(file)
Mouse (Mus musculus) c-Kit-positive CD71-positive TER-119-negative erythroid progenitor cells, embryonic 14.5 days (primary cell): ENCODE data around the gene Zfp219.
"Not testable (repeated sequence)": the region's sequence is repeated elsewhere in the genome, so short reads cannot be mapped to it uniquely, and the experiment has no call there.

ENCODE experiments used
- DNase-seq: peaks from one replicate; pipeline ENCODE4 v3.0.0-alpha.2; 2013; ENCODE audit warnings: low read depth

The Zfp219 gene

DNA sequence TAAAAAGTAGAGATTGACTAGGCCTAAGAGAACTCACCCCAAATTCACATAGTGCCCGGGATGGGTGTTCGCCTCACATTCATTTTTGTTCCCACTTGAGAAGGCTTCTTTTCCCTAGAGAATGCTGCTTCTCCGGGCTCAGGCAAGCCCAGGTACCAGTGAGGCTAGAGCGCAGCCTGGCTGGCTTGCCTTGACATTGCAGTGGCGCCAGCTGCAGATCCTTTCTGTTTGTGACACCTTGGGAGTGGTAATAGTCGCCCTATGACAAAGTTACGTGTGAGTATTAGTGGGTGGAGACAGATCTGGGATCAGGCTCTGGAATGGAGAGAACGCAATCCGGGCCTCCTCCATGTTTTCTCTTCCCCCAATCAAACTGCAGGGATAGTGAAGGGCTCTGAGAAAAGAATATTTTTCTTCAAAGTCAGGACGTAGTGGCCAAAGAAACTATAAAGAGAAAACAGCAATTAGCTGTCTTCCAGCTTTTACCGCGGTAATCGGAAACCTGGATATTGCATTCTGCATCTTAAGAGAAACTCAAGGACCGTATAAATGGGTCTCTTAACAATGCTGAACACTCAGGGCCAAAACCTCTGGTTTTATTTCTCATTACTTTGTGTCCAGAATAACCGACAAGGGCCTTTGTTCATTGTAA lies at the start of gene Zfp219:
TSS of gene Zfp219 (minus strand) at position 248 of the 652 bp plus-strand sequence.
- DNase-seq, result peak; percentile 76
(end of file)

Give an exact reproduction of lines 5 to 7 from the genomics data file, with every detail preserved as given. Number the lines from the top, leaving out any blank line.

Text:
The Zfp219 gene

DNA sequence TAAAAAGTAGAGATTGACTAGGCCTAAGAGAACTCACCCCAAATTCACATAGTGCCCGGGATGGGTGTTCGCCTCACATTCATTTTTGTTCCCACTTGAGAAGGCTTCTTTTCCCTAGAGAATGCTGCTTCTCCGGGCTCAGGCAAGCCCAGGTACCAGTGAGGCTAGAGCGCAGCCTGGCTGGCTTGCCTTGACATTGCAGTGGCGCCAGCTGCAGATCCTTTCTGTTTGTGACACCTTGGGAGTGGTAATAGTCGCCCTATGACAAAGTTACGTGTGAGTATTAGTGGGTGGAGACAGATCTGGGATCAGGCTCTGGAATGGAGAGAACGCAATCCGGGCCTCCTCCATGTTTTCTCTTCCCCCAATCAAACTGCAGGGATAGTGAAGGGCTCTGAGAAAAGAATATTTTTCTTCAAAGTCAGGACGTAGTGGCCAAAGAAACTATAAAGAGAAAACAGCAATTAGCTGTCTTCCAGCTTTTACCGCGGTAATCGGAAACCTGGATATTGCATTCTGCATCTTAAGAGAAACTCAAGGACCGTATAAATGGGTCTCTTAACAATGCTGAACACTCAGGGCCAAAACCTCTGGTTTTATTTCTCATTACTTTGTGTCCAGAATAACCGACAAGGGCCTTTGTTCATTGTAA lies at the start of gene Zfp219:
TSS of gene Zfp219 (minus strand) at position 248 of the 652 bp plus-strand sequence.